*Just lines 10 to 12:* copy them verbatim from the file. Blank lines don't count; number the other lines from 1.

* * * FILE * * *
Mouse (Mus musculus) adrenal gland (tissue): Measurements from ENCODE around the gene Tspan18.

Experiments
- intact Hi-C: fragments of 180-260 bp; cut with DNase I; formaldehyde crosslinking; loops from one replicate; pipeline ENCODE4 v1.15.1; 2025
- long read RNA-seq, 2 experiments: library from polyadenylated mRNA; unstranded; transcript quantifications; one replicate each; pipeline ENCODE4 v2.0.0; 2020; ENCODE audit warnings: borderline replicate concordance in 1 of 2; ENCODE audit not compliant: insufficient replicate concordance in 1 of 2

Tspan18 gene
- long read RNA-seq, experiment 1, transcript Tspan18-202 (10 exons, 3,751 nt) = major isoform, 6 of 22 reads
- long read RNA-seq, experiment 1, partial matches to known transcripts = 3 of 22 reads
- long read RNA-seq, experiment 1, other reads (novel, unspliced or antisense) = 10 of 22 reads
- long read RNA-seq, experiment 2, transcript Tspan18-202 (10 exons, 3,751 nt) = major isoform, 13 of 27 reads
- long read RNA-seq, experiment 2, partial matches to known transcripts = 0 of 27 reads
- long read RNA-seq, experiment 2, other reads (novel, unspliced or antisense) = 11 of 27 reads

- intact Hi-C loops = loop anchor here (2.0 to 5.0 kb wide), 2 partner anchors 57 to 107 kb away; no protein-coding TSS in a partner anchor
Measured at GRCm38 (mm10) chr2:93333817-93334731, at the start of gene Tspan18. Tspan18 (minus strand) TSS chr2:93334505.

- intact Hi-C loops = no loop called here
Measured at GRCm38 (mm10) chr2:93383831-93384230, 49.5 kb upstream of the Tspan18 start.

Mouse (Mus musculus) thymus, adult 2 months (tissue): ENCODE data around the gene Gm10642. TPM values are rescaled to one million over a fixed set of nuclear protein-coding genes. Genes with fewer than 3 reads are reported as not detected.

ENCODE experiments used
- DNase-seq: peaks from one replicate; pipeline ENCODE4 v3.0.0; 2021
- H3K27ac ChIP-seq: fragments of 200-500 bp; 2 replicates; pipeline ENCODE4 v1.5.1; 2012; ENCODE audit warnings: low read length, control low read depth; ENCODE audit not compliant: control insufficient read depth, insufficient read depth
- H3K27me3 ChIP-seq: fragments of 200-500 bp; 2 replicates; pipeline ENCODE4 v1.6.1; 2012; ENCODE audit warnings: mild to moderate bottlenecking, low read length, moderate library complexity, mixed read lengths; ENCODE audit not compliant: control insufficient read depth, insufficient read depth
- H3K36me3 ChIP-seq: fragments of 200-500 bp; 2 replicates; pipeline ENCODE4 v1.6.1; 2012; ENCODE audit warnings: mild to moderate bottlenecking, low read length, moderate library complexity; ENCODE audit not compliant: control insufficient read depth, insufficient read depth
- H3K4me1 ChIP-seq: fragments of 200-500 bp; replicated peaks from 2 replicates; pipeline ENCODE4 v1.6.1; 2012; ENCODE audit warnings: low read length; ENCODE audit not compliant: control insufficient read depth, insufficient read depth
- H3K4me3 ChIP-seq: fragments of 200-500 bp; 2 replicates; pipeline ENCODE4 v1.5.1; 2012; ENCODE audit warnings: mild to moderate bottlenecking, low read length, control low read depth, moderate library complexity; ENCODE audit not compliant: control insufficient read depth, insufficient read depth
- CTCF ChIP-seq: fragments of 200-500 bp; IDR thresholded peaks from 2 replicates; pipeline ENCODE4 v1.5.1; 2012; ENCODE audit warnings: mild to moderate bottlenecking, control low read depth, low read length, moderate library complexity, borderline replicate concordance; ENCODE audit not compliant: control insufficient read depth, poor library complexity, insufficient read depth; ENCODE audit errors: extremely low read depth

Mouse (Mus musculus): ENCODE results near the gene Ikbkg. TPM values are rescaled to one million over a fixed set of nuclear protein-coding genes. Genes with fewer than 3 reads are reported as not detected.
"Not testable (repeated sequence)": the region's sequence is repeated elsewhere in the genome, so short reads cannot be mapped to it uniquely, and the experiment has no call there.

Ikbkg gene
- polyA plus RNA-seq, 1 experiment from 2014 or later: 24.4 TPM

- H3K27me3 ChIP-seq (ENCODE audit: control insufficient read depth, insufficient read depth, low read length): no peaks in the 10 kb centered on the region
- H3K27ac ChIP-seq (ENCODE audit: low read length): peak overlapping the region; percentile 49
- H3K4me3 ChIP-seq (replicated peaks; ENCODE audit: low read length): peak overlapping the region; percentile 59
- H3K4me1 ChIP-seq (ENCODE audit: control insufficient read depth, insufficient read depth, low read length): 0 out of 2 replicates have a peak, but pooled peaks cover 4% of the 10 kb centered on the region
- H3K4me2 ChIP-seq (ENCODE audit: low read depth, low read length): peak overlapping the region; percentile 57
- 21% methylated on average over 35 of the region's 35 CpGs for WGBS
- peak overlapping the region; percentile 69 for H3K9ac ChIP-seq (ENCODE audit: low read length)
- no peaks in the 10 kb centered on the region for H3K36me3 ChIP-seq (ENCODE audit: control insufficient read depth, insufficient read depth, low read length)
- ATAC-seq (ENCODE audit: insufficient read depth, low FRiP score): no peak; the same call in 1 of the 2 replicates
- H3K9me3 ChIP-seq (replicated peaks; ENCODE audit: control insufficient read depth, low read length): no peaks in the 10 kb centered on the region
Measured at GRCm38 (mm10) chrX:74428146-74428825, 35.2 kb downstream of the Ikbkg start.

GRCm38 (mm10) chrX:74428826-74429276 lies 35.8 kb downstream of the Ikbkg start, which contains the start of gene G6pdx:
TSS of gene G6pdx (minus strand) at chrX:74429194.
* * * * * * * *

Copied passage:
- long read RNA-seq, experiment 2, partial matches to known transcripts = 0 of 27 reads
- long read RNA-seq, experiment 2, other reads (novel, unspliced or antisense) = 11 of 27 reads

- intact Hi-C loops = loop anchor here (2.0 to 5.0 kb wide), 2 partner anchors 57 to 107 kb away; no protein-coding TSS in a partner anchor